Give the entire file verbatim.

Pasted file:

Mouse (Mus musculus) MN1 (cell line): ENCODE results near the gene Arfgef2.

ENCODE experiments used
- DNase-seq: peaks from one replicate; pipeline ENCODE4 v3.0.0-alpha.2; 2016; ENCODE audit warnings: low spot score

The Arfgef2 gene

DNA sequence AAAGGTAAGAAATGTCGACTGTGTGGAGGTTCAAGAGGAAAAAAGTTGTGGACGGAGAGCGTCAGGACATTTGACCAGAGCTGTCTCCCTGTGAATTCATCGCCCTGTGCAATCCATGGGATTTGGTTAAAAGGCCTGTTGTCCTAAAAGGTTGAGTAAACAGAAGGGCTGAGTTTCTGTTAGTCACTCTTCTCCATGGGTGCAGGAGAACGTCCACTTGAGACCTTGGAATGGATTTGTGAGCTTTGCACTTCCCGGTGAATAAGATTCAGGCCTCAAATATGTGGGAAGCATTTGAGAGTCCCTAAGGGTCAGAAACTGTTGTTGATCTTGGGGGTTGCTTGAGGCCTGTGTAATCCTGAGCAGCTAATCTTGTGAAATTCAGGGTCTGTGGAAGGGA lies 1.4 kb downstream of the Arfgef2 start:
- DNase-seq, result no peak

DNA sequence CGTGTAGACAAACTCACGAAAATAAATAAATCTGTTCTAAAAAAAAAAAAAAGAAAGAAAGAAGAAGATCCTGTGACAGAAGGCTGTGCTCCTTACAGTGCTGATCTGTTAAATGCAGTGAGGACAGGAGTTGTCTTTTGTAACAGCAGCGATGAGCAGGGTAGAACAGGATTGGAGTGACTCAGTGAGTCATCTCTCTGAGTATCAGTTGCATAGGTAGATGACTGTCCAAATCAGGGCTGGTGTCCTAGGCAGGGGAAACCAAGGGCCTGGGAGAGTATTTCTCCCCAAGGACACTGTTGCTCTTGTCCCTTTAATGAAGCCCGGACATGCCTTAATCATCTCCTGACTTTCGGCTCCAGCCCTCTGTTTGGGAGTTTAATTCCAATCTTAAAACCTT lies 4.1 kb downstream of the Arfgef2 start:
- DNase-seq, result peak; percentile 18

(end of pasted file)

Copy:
Mouse (Mus musculus) MN1 (cell line): ENCODE results near the gene Arfgef2.

ENCODE experiments used
- DNase-seq: peaks from one replicate; pipeline ENCODE4 v3.0.0-alpha.2; 2016; ENCODE audit warnings: low spot score

The Arfgef2 gene

DNA sequence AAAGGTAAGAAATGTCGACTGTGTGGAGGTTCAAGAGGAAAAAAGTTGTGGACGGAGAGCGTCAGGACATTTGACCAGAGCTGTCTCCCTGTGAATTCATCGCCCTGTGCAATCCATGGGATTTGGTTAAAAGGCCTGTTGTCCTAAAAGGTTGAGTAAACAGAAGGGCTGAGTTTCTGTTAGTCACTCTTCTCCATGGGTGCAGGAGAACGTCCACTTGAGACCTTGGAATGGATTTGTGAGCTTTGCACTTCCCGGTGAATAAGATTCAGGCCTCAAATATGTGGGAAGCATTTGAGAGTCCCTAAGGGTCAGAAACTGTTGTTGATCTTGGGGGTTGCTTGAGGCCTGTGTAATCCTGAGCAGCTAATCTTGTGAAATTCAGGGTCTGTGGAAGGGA lies 1.4 kb downstream of the Arfgef2 start:
- DNase-seq, result no peak

DNA sequence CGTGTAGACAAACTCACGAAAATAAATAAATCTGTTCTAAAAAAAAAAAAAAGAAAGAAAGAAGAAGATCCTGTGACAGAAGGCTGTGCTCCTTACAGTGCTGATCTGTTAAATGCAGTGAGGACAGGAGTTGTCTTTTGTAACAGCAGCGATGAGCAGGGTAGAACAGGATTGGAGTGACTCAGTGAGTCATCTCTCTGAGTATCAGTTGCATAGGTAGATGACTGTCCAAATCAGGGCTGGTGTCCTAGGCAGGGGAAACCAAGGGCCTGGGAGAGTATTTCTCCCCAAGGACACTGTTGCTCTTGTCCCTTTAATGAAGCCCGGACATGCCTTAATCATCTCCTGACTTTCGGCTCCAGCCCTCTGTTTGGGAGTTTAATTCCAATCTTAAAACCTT lies 4.1 kb downstream of the Arfgef2 start:
- DNase-seq, result peak; percentile 18